Published: Mon, September 24, 2018

Trump points finger at Sessions for Rosenstein controversy

Trump points finger at Sessions for Rosenstein controversy

Top Republicans on Sunday called for the appointment of a new special counsel to examine the apparent deep-seated, anti-Trump animus inside the Justice Department, citing revelations that Deputy Attorney General Rod Rosenstein discussed secretly recording the president.

But in Washington, more cautious voices warned of outcry on Capitol Hill if Trump moved to fire the man who oversees special counsel Robert Mueller's Russian Federation investigation.

But the aftershocks of the story are rattling Washington still. Midterm elections are coming up, and it would take time to bring in witnesses who knew exactly what Rosenstein said, he added. "He says he did not do the things alleged", said Sen.

"He was hired by Jeff Sessions", Trump told Geraldo Rivera Sunday on Rivera's new radio show on WTAM.

"But there's a bureaucratic coup against President Trump being discovered here". At a rally in Missouri on Friday night, the president said that "95 percent" of Justice Department and Federal Bureau of Investigation employees support him, but "you've got some real bad ones" still inside. He received mixed messages. If Rosenstein's involved, he should be fired. Others suggested restraint while seeing if the report was incorrect or if it was planted by some adversary.

Trump also received conflicting advice from his other team of counselors: the hosts at Fox News.

Trump announced on January 31, 2017 he would nominate Rosenstein to be deputy attorney general.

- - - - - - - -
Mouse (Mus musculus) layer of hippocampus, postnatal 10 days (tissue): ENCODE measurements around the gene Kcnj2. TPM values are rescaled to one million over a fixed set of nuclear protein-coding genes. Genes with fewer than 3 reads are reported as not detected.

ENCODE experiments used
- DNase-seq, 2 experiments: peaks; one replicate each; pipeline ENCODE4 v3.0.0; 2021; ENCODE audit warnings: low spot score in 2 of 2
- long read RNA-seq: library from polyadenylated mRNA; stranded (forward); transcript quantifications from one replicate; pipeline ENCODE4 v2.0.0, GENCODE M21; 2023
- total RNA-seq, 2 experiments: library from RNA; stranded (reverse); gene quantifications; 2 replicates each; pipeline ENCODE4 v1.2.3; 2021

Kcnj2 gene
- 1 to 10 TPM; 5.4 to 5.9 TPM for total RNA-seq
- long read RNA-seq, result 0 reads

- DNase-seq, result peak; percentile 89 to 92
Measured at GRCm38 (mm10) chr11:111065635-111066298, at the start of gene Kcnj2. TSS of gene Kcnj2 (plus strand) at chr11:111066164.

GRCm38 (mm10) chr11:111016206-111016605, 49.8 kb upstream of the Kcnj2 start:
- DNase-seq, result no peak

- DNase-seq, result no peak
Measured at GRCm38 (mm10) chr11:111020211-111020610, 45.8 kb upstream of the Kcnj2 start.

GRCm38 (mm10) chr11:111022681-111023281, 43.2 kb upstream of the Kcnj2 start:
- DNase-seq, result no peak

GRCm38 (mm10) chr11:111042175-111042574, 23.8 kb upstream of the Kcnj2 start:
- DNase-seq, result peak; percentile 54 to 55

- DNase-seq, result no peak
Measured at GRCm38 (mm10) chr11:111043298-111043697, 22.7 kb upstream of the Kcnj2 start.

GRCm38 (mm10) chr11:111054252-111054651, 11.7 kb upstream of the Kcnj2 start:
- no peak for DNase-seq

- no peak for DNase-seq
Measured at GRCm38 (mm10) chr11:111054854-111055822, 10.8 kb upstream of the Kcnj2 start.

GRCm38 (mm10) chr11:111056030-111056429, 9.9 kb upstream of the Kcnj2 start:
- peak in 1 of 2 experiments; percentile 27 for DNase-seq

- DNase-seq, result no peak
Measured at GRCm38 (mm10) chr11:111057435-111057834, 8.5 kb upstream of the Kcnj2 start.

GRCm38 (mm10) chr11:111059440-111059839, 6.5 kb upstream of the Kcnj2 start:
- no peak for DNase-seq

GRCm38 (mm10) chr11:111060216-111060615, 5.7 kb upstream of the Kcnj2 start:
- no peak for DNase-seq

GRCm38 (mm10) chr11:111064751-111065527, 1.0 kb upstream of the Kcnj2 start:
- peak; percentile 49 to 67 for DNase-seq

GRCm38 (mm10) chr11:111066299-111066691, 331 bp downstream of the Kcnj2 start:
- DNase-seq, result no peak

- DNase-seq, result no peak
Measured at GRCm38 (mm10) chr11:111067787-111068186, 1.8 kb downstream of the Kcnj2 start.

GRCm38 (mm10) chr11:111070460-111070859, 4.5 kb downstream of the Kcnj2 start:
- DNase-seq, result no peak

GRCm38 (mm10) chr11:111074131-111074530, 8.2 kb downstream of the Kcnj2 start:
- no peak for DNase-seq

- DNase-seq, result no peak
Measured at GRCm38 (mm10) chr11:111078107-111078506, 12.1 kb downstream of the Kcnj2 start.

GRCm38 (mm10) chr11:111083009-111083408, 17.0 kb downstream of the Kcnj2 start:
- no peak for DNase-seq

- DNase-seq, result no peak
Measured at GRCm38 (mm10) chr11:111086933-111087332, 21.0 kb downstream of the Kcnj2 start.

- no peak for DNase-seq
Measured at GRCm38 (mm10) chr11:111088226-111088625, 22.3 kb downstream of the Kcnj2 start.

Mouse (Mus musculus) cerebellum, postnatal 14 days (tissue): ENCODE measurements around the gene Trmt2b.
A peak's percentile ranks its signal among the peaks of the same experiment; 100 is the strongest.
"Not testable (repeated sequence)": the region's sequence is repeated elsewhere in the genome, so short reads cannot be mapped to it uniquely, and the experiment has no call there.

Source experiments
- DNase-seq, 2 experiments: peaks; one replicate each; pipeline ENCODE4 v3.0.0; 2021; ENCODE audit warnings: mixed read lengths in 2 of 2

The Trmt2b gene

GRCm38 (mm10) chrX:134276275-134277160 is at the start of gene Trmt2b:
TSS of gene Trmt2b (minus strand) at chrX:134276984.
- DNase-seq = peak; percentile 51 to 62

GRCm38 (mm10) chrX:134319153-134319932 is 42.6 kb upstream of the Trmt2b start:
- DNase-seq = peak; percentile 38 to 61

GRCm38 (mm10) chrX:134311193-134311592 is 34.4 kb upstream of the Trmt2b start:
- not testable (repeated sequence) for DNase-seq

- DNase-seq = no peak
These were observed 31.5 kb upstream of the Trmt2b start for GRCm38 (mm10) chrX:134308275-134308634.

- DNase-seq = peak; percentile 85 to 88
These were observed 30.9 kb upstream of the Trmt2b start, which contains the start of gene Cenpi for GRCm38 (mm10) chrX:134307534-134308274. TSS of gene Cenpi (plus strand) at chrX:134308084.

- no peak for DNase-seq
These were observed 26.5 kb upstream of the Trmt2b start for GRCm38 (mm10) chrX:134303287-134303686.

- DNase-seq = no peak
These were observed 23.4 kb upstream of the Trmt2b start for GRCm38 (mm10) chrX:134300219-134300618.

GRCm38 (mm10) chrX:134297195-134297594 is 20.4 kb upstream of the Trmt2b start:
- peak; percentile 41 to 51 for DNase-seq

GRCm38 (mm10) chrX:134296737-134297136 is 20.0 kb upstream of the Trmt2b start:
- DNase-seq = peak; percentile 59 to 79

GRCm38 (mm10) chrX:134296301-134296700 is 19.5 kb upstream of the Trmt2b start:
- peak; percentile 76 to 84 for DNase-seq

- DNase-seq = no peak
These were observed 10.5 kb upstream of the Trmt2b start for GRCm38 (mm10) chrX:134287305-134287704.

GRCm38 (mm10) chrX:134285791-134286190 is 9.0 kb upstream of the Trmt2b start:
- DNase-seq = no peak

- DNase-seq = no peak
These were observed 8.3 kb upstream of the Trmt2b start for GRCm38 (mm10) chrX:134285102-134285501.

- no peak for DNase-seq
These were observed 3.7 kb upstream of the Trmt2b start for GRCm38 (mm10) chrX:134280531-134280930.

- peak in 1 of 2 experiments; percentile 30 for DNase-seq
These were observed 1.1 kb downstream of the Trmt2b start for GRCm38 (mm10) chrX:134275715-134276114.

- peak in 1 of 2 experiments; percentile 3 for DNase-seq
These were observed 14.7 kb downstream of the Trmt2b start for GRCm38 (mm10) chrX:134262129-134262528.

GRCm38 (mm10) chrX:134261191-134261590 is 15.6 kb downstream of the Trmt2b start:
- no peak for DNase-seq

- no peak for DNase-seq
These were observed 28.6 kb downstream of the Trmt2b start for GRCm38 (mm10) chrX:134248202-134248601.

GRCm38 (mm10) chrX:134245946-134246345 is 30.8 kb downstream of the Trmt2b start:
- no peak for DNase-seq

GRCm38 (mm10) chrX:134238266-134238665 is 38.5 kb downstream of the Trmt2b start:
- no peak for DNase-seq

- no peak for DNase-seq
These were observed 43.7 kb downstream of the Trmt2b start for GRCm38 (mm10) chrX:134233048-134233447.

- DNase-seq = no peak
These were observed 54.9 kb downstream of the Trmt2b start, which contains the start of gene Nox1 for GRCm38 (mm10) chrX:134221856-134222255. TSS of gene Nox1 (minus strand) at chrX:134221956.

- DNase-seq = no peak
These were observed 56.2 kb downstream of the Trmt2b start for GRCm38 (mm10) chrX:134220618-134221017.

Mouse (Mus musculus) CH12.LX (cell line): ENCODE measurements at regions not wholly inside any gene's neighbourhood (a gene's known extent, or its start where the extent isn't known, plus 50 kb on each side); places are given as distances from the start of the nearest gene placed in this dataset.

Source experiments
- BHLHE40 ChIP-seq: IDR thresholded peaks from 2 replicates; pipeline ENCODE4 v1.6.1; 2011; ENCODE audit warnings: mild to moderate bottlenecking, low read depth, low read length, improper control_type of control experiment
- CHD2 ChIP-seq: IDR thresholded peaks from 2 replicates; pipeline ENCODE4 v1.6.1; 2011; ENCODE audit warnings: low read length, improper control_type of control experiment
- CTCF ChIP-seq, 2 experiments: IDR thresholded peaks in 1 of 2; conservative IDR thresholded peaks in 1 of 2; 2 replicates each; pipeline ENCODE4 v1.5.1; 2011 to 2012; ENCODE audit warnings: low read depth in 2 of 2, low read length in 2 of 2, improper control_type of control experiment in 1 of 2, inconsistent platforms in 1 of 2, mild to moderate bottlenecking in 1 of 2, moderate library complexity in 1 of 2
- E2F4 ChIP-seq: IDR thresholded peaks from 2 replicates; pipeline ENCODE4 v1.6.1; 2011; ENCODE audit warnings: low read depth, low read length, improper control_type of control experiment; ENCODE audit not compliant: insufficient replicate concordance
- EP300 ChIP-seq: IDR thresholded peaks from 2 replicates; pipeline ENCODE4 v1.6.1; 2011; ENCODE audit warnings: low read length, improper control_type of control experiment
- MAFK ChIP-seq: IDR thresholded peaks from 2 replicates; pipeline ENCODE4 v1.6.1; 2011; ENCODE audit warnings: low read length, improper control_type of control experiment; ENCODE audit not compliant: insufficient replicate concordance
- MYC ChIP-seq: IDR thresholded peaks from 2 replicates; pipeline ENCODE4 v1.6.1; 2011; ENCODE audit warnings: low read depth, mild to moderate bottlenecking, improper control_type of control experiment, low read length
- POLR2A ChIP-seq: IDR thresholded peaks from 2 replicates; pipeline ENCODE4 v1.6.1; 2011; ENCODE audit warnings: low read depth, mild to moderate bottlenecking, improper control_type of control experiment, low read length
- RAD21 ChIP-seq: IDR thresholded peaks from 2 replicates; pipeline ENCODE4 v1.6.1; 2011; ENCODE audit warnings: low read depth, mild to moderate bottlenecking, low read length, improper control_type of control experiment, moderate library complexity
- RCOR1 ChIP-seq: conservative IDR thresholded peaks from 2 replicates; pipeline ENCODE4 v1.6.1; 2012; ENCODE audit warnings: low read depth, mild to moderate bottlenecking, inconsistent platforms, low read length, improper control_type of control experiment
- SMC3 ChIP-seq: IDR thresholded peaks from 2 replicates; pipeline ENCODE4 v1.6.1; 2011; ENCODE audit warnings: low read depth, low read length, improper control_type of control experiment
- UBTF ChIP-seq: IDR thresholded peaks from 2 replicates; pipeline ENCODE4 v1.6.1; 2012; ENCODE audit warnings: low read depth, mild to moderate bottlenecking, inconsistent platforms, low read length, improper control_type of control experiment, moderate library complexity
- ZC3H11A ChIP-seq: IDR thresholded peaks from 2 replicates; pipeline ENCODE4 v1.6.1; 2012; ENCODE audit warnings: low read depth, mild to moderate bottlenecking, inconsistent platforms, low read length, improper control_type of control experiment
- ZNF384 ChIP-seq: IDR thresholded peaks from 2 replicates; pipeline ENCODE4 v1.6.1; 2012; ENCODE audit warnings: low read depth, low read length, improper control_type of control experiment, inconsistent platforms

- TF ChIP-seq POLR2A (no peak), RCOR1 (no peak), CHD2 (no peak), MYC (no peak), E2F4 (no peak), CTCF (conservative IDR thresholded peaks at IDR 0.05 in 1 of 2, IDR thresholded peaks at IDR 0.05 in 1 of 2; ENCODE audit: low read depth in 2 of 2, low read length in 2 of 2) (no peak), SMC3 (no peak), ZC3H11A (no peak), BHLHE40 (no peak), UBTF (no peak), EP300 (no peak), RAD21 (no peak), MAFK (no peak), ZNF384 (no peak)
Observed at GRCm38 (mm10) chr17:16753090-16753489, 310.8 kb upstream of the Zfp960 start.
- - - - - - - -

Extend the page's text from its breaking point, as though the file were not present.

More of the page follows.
"It is all a setup", said Hannity, seeming to directly address Trump. Rosenstein has denied the reports of him discussing the 25th amendment.

The president has described Mr. McCabe, who was later fired, as a liar.

The dynamic reflects the lingering anxiety among White House officials and establishment Republicans over Kavanaugh's prospects in the Senate, where the allegations have thrown a once-certain confirmation into question.

A Justice Department spokesperson later said that the deputy attorney general did in fact mention wearing a wire but that he did so sarcastically and never meant to follow up his words with actions.

"Rod deserves the right to be heard", said Rep. Trey Gowdy, R-S.C., on CBS' "Face the Nation".

"I've been pretty clear since my beginning of service here in this administration", he said.

Democrats urged that Rosenstein be spared. Some of Trump's fiercest congressional allies had already floated trying to impeach the deputy attorney general.

Democrats have resisted the call for another special counsel to be appointed and ridiculed claims by Trump and his allies that the Federal Bureau of Investigation is tainted by bias.

"Fox News has learned a key meeting took place on May 16, 2017 at Justice Department headquarters".

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